One or more embodiments described herein provide that methods, techniques and actions performed by a computing device are performed programmatically, or as a computer-implemented method. Programmatically means through the use of code, or computer-executable instructions. A programmatically performed step may or may not be automatic.

One or more embodiments described herein may be implemented using programmatic modules or components. A programmatic module or component may include a program, a subroutine, a portion of a program, or a software component or a hardware component capable of performing one or more stated tasks or functions. As used herein, a module or component can exist on a hardware component independently of other modules or components. Alternatively, a module or component can be a shared element or process of other modules, programs or machines.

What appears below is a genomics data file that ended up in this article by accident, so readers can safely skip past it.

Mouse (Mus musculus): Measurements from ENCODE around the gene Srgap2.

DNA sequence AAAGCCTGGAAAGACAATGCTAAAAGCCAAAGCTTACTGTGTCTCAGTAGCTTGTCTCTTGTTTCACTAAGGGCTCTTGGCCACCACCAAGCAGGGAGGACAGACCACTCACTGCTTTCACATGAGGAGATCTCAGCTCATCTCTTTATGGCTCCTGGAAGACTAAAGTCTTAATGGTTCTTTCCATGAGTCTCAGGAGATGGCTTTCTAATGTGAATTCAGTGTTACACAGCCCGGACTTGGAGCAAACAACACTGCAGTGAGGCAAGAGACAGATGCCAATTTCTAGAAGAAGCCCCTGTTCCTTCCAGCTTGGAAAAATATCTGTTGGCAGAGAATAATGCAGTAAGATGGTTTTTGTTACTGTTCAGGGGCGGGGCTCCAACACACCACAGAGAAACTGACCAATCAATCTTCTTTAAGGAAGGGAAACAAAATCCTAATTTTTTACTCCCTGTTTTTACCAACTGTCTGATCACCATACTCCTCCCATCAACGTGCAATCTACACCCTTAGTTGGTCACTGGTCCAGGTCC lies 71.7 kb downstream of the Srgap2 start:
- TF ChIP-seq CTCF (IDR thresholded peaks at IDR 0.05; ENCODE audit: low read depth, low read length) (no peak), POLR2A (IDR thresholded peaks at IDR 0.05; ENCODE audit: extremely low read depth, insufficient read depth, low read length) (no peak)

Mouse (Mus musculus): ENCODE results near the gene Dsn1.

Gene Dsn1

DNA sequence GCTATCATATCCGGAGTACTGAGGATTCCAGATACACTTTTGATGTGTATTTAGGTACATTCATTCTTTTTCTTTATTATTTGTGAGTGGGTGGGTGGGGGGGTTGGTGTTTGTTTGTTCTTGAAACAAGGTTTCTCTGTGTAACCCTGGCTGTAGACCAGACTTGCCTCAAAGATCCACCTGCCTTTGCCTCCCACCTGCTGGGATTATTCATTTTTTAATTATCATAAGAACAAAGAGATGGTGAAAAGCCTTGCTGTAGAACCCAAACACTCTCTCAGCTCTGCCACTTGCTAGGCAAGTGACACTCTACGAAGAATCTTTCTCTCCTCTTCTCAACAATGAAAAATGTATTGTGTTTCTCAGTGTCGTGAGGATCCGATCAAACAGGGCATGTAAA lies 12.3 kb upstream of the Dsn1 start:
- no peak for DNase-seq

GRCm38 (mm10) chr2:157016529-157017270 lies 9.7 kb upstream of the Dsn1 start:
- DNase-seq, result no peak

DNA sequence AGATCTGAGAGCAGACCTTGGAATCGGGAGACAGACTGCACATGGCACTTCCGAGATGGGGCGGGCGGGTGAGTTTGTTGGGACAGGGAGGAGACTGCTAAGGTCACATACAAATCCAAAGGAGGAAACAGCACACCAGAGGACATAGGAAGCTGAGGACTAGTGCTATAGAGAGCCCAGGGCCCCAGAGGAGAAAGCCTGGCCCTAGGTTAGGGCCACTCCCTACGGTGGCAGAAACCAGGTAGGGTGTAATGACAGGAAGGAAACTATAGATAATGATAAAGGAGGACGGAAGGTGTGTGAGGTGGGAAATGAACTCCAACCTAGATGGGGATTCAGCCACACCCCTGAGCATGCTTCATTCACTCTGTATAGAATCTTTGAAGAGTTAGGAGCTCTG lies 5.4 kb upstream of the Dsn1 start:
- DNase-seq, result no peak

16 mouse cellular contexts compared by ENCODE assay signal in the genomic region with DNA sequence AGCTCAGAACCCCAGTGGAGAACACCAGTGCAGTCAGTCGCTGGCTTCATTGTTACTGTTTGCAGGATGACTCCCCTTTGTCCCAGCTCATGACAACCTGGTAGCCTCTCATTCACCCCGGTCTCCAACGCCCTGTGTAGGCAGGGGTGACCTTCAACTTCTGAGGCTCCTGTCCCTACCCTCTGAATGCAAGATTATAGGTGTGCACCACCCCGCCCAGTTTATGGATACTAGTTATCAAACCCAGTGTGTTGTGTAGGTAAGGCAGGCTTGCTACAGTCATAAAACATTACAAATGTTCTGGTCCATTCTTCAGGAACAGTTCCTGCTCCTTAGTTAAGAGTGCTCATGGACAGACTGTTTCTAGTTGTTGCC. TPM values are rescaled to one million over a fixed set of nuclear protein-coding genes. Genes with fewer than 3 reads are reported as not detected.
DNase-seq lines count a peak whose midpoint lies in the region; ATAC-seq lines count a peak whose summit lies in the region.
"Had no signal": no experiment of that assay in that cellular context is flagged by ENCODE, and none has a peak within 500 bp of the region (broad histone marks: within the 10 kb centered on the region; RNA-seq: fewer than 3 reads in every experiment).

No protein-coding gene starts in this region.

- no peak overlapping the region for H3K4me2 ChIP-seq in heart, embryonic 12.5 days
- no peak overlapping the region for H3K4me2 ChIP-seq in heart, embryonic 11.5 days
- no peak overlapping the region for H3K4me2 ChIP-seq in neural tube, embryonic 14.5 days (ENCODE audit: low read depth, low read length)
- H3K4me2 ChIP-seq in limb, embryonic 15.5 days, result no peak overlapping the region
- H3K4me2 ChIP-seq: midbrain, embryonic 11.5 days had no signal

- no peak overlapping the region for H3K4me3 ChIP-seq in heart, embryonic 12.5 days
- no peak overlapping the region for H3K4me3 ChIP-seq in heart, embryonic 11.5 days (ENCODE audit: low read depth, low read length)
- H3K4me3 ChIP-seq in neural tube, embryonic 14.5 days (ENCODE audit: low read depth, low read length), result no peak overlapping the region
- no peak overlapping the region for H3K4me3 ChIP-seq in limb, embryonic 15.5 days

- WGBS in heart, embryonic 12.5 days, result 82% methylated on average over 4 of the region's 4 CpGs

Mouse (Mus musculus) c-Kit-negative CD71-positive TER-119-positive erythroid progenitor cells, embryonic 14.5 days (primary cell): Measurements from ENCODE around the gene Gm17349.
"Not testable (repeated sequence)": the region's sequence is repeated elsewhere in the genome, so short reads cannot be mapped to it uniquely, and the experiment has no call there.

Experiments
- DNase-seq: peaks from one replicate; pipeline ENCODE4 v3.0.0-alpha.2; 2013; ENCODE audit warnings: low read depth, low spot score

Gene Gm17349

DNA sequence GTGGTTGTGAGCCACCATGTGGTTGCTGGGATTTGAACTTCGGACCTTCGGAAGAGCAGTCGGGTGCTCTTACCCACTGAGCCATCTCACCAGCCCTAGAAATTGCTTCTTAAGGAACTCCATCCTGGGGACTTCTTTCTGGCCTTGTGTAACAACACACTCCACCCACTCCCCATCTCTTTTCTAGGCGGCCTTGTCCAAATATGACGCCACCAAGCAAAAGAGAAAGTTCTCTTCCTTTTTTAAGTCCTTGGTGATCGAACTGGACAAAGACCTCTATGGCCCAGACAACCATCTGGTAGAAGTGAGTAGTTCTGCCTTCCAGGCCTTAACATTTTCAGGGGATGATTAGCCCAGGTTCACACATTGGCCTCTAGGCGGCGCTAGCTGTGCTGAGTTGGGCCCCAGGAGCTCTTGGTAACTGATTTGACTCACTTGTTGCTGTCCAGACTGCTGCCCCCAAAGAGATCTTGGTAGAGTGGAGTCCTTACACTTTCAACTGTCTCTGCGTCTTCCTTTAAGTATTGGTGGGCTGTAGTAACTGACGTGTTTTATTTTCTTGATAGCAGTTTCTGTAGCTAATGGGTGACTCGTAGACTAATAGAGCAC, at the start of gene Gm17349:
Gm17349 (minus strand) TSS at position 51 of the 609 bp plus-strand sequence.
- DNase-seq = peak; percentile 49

Furthermore, one or more embodiments described herein may be implemented through the use of instructions that are executable by one or more processors. These instructions may be carried on a computer-readable medium. Machines shown or described with figures below provide examples of processing resources and computer-readable mediums on which instructions for implementing embodiments of the invention can be carried and/or executed. In particular, the numerous machines shown with embodiments of the invention include processor(s) and various forms of memory for holding data and instructions. Examples of computer-readable mediums include permanent memory storage devices, such as hard drives on personal computers or servers. Other examples of computer storage mediums include portable storage units, such as CD or DVD units, flash memory (such as carried on many cell phones and personal digital assistants (PDAs)), and magnetic memory. Computers, terminals, network enabled devices (e.g., mobile devices such as cell phones) are all examples of machines and devices that utilize processors, memory, and instructions stored on computer-readable mediums. Additionally, embodiments may be implemented in the form of computer-programs, or a computer usable carrier medium capable of carrying such a program.